“So what we’re showing here is a 1080p image that was shot in 4K and what it would look like in a 1080p TV versus what it should look like natively.”
Much like on the 58-inch set, the difference in detail was evident.
“It’s really amazing right because even when I first looked at this image here, I had to step back…and say, ”Well ’1080p doesn’t look that bad,’” Mooc said. “Well, it’s not that 1080p looks that bad, it’s just that 4K offers up some much more detail, colour saturation because of its high-density pixel count.”
The images were actually being outputted via HDMI from a Toshiba Satellite P Series laptop. In fact, all the demos that day were being outputting by P Series laptops. Mooc pointed out Toshiba has a whole 4K family that includes laptops and a 4K media box/Blu-ray player.
The final demo was showing off a series of video demos on the 84-inch models. And, frankly, I think drool started to form on the side of my mouth. It was just beautiful, even when I was viewing it from the side.
And with the first video, I had trouble telling at first if it was a live action or computer-generated as the colours were so bright and the details were hyper-realistic. But when I saw faces, it was clear that it was a video game. In fact, it turned out to be a Final Fantasy tech demo for Sony’s PlayStation 4, which showed at E3 earlier this year. Mooc pointed out that both the PS4 and Xbox One support 4K video. (Though the games themselves may not be in 4K, as Stuff reported.)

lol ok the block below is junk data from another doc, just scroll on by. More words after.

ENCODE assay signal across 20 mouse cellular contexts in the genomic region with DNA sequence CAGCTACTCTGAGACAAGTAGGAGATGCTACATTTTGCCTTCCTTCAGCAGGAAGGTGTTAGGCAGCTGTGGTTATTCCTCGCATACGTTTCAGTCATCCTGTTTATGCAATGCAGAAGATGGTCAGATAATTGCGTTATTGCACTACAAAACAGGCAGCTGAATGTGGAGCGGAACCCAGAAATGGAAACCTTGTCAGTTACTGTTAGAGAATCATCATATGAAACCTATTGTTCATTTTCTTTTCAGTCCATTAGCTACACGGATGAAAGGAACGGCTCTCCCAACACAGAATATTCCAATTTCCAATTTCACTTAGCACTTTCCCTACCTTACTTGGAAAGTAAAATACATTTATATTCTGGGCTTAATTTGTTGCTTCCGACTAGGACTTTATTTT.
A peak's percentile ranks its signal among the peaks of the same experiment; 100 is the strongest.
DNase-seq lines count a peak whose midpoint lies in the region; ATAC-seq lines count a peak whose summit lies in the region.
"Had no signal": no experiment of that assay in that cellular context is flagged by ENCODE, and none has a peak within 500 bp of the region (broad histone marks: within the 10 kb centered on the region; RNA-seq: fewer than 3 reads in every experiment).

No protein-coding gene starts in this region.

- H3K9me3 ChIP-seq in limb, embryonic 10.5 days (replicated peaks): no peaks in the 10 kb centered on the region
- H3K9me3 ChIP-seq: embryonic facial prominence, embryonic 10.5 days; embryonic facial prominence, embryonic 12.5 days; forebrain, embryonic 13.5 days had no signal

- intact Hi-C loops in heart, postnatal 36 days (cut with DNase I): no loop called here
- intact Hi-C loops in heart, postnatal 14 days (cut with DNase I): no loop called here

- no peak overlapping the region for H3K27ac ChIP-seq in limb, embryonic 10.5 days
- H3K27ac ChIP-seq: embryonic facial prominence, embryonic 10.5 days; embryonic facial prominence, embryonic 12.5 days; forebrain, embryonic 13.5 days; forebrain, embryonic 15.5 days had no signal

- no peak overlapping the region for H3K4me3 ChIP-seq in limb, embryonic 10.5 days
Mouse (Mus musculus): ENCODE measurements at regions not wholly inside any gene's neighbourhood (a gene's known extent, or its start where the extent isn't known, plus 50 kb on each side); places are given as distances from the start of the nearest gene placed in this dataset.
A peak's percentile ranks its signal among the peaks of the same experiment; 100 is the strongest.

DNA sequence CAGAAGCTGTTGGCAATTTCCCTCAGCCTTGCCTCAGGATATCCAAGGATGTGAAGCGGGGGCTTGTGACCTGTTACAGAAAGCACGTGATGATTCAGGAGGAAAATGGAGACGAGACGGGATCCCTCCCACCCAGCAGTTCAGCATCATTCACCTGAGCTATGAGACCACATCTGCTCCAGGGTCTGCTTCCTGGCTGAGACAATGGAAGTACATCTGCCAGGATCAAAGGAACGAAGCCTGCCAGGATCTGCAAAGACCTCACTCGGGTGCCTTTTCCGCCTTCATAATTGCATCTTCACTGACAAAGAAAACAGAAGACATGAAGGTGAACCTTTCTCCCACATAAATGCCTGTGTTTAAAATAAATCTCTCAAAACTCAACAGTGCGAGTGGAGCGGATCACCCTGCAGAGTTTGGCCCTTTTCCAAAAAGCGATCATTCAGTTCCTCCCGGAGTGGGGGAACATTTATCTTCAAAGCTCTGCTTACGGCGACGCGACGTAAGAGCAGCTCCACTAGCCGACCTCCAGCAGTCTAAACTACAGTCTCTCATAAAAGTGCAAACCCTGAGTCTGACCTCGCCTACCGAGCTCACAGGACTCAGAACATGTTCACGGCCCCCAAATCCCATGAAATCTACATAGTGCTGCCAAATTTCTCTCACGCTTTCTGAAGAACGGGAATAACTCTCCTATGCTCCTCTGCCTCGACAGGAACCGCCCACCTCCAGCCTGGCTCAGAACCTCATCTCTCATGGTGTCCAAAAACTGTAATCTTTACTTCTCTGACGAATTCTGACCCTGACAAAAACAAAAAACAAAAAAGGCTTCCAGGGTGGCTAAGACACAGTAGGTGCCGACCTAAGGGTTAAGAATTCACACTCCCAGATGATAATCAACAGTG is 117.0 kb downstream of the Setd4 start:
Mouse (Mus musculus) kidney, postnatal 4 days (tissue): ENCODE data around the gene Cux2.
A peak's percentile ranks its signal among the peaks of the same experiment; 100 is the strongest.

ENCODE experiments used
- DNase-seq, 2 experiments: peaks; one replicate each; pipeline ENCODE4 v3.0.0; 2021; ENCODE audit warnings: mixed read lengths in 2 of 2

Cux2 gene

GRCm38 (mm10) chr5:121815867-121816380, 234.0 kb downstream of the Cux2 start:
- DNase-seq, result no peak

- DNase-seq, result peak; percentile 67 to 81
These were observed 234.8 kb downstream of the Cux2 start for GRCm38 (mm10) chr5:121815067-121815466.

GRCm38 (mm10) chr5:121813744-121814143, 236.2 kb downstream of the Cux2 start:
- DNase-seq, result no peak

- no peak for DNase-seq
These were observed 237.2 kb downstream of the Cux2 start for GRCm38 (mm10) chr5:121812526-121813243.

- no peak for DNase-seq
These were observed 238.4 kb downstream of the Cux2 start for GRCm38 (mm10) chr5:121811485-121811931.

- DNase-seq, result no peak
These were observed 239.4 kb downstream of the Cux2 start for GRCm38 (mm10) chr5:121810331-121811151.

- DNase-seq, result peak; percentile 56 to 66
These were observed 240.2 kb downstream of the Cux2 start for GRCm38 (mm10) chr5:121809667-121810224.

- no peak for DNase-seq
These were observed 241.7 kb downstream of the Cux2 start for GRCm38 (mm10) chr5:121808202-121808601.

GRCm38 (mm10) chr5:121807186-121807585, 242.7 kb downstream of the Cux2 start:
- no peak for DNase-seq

“(The tech demo is) really pushing the power of what the console is capable of doing but you have to have that canvas, right?” Mooc said. “I like to think of the console or the source as the artist and the TV as the canvas.”
And it was an amazing canvas. The tech demo was mesmerizing, especially when the sparks were literally flying during the gun and magic play.
Mooc added he doesn’t think 4K content is as far away as many think, but he admitted that the customers’ biggest concern is how it will handle 1080p content.
He said the CEVO processor will fill in the extra lines and uses what Toshiba calls “brilliance restoration” to upscale the video image.
“So it’s not just one blurry image that we’re upconverting but it’s clear, cleaning it up as well,” Mooc explained. “So getting rid of a lot of that staircasing effect that you’re used to seeing on a 1080p image on a larger screen, smoothing everything out.”
In addition, they have Smart TV features and come with a wireless keyboard, with a built-in mousepad that doubles as a number pad when the number lock is turned on.
They are also capable of 3D, the 58-inch model is active 3D (so you need battery-powered glasses), while the other two models are passive 3D (so you can steal glasses from the movie theatre).
The TVs come with four HDMI and two USB slots and are available at select retailers. The 58-inch model retails for $4,799.99, the 65-inch model is $6,499.99, while the 84-inch model goes for $19,999.99.